Re:But USERS decide what they want, not PROVIDERS (1)

Threni (635302) | more than 9 years ago | (#11390217)

> Why is this so bad?
> the opposing viewpoints are a click away.

Clearly, given your sigfile,

"Two ways to end the war: (1) Kill all terrorists. (2) Convert to Islam.
Unfortunately, diplomacy is not a part of either"

you just never got around to it.

depends.... (4, Interesting)

Lxy (80823) | more than 9 years ago | (#11390000)

For daily news, the internet works well. Check the headlines, check sports scores, movie times, events, etc.

Where big news breaks, so does the internet. Take a look at the Sept 11 attacks. ALL major news outlets were down. Slashdot stayed up*, but offered limited info. When it came down to it, radio and TV were the only reliable sources. The internet just can't handle demand for broadcast content. Even newspapers were able to get info printed before the internet outlets began to respond again.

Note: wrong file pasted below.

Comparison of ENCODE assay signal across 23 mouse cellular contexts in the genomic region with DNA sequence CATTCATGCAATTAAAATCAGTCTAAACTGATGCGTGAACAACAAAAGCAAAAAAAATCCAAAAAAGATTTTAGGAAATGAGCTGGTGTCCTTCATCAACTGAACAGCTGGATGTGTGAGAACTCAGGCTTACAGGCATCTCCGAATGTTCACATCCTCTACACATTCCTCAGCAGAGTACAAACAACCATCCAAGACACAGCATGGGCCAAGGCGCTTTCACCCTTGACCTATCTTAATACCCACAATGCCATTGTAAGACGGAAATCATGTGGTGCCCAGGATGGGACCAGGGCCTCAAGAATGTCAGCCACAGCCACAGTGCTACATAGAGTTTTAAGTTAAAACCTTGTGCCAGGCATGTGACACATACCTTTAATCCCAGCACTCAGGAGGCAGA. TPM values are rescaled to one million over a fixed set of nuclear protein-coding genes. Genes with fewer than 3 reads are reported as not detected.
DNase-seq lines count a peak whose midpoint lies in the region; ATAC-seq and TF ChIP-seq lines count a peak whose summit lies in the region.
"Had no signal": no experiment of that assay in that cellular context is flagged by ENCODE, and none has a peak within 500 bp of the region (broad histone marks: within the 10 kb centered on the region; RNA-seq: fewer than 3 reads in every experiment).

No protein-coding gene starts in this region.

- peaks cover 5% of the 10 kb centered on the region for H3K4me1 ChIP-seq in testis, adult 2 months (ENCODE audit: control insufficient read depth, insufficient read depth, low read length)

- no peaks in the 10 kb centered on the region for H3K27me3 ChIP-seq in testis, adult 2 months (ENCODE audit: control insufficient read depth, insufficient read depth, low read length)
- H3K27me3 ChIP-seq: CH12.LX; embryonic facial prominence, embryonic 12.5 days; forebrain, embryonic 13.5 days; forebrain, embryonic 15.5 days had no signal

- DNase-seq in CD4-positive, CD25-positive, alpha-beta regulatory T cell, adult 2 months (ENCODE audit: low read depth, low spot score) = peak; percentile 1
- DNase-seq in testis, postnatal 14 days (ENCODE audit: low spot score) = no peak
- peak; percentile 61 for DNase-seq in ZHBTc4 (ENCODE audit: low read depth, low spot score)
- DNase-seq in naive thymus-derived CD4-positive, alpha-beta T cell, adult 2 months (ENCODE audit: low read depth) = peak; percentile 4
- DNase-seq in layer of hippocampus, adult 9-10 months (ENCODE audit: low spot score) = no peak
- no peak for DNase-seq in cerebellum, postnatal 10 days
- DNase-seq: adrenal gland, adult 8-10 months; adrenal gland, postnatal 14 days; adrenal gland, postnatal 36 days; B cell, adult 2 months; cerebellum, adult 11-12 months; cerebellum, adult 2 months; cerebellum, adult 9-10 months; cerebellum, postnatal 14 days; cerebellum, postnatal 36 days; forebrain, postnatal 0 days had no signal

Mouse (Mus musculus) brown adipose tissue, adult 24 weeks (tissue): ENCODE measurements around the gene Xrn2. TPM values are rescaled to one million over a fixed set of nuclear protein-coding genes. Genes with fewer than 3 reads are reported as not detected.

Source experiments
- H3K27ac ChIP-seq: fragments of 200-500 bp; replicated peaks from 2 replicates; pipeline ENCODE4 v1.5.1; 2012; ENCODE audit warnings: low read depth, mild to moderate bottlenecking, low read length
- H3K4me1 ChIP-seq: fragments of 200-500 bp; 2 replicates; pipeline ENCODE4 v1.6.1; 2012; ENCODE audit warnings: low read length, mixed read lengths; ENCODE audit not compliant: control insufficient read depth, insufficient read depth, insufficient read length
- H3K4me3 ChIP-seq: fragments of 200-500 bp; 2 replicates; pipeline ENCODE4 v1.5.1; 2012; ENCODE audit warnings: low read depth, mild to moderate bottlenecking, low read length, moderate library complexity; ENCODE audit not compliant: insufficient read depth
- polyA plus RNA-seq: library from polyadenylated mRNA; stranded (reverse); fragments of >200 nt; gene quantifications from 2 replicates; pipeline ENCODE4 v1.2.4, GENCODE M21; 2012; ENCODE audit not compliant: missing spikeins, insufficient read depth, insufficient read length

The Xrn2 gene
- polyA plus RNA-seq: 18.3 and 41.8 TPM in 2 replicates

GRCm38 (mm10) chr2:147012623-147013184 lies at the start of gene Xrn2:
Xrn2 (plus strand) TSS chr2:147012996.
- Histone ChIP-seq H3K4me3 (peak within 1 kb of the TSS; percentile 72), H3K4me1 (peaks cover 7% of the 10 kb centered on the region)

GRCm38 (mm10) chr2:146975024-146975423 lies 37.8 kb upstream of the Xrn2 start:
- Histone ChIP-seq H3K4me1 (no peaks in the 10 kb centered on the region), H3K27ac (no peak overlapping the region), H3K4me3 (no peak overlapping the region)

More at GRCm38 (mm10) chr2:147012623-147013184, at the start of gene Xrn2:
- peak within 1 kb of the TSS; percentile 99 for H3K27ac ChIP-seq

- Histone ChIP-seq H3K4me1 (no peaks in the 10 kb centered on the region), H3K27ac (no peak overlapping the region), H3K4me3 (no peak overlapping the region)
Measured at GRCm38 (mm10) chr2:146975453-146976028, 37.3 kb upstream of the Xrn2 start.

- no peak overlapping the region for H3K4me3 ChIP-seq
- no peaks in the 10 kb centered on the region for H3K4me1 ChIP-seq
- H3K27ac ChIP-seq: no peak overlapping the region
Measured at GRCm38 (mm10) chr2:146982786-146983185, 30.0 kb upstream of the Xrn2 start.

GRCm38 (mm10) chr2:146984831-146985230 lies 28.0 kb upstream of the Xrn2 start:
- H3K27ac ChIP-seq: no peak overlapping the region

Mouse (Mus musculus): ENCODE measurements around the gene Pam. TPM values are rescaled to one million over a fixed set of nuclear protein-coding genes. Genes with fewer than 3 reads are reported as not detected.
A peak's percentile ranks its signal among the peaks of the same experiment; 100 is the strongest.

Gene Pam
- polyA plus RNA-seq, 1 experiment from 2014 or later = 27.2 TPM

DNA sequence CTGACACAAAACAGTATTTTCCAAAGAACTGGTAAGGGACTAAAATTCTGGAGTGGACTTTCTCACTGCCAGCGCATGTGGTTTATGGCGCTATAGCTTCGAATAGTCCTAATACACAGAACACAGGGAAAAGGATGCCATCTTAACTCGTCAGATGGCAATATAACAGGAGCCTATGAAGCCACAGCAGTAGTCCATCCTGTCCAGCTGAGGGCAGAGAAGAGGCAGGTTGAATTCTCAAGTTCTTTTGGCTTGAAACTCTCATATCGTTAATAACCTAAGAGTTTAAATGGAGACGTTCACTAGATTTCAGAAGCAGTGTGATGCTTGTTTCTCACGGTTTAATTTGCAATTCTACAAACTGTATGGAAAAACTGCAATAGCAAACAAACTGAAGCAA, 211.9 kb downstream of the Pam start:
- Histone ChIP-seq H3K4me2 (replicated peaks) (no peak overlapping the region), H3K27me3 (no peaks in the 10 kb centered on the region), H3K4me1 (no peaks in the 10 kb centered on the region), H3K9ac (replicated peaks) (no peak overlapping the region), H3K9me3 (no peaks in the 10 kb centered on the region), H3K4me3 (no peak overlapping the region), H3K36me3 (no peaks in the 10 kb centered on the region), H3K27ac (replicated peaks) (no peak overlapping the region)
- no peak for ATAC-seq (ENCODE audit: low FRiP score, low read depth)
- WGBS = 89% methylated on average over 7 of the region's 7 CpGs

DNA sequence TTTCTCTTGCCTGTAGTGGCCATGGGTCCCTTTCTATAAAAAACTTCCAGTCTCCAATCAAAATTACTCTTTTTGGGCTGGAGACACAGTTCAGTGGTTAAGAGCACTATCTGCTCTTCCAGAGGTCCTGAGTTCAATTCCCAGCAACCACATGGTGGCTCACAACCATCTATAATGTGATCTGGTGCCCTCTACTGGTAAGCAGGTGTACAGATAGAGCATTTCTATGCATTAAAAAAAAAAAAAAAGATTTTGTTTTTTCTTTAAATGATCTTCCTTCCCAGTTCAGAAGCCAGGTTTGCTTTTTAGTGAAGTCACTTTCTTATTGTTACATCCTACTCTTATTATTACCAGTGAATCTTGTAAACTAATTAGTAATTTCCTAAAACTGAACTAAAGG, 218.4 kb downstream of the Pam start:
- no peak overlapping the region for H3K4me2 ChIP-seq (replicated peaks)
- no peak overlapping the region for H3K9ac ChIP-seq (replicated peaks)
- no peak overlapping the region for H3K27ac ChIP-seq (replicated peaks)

The internet can be used as a news medium, but only when traffic permits.

* Have you guys ever thought of starting a news consulting service? CNN, Nytimes, USAToday, and most other new outlets can't handle the load. /. deals with that kind of traffic every day. Maybe the brains at /. that keep the site running under constant load could help these sites out. Just a thought.

still reading newspapers (2, Interesting)

Dionysus (12737) | more than 9 years ago | (#11390001)